At the beginning of the year we flagged M&A as a key topic for the Australian renewables sector in 2018. In truth, since the opening months of the year, activity has been more muted than we anticipated. Some small deals may have flown under the radar, but for the larger assets, buyers may have been waiting for developments from wholesale electricity and LGC prices, for which the forward curves have fallen dramatically.
However, June has seen a number of deals that make it the most active month since January in terms of capacity changing hands. Macquarie Capital sold down its holding in Lal Lal wind farm in two separate transactions, while the University of Queensland entered the solar ownership business by agreeing to buy Warwick solar farm from Terrain Solar.
One deal this week for a high-profile project stands out in particular and may mark a resurgence of interest in solar M&A. On June 25, New Energy Solar, an Australian-based renewable energy investment manager, announced it had purchased the Manildra solar farm from First Solar, a US panel manufacturer and developer.
Manildra is a 46.7 MW AC project in New South Wales, which has been connected to the grid and is currently in the commissioning phase. This is not the first time it has changed hands: First Solar purchased the project from ASX-listed Infigen Energy towards the end of 2016 and developed the project with the help of an ARENA grant. First Solar also secured a 13-year power purchase agreement (PPA) with EnergyAustralia for all output from Manildra.
New Energy Solar has used an enterprise value of approximately A$113 million as a basis for the transaction; this is its estimate of the value of the project to both equity and debt holders. The actual value of the deal was not disclosed, but we understand that New Energy Solar has kept the project finance facility, so the amount paid for Manildra will be considerably less than this.
Performing a detailed comparative valuation is difficult in the absence of full details. Key drivers of value at this stage in the project’s life are the price and tenor of the project finance facility, and of course the discount rate used to value equity (or the buyer’s targeted rate of return). But at first glance this looks like a mutually beneficial transaction for both buyer and seller. This is New Energy Solar’s first foray into the Australian sector: despite being headquartered and listed in Sydney, the company’s portfolio to date has consisted entirely of US solar assets. As a way into the local market, Maildra appears a good option. It is effectively operating and therefore cash-flow generating immediately for the new owner. And New Energy Solar’s estimate of enterprise value is on a par with our own view on the combined value of the project’s equity and debt.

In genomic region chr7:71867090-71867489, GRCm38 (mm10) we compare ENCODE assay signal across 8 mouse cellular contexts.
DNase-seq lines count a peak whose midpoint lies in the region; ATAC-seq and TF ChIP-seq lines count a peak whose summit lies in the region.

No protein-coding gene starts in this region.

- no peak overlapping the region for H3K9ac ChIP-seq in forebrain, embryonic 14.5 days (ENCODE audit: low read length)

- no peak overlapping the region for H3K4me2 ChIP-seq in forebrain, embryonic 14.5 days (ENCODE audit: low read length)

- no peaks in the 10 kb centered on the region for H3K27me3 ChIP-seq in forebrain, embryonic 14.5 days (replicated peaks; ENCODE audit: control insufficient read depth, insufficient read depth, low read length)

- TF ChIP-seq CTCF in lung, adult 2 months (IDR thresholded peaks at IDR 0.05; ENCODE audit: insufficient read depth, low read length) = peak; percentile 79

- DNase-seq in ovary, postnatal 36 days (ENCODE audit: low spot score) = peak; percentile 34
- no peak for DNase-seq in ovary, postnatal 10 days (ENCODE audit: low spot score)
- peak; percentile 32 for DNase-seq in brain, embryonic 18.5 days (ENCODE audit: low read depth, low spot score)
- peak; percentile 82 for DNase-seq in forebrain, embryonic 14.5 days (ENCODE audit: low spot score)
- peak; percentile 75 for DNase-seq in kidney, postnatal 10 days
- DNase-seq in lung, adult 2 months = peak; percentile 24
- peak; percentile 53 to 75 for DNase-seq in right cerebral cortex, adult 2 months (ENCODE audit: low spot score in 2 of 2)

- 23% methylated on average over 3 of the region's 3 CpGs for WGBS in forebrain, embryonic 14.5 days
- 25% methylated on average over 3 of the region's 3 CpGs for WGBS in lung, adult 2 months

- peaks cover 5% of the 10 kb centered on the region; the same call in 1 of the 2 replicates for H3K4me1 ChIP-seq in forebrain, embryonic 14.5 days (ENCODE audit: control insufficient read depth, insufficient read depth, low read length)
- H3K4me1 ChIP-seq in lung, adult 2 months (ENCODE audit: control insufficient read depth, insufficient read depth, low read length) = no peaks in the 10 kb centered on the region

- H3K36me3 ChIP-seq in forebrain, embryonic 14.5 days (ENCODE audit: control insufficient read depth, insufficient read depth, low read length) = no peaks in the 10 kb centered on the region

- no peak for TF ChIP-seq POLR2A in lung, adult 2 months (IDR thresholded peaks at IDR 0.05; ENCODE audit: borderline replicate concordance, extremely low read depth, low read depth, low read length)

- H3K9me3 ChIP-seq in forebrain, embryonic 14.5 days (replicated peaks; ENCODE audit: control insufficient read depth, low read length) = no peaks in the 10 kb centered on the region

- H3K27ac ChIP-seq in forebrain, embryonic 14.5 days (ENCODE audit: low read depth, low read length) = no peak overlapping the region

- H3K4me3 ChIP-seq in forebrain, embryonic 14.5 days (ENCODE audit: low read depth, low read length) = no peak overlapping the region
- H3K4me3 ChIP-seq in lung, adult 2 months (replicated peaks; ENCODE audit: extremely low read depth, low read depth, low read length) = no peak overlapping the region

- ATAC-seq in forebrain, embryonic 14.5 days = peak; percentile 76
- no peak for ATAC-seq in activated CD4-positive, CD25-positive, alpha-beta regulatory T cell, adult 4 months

For First Solar, the deal allows it to realise value from the project within a very short time frame, with a return boosted by some grant funding. And the sale provides welcome capital to help develop new projects in their Australian pipeline, of which there are several.
Manildra is a great example of how economics have changed considerably for Australian solar projects. It was developed with an ARENA grant, something that is no longer necessary for dedicated solar facilities. And we estimate an average PPA price in the mid A$80s per megawatt hour, considerably higher than we anticipate for projects being constructed today.
But given that construction capital has been spent and the asset is about to be commissioned, it makes a great entry point for a new investor. This strategy plays to buyers who may not want to take on development risk but who like stable long-term returns.
We have been waiting for New Energy Solar’s entry into the Australian market, and this move suggests the local market is becoming more attractive and will become more competitive. With several recent deals occurring at the late-construction and operating stages, the Manildra deal may add more weight to the argument that a flurry of transactions will take place once the current abundance of projects under construction become operational.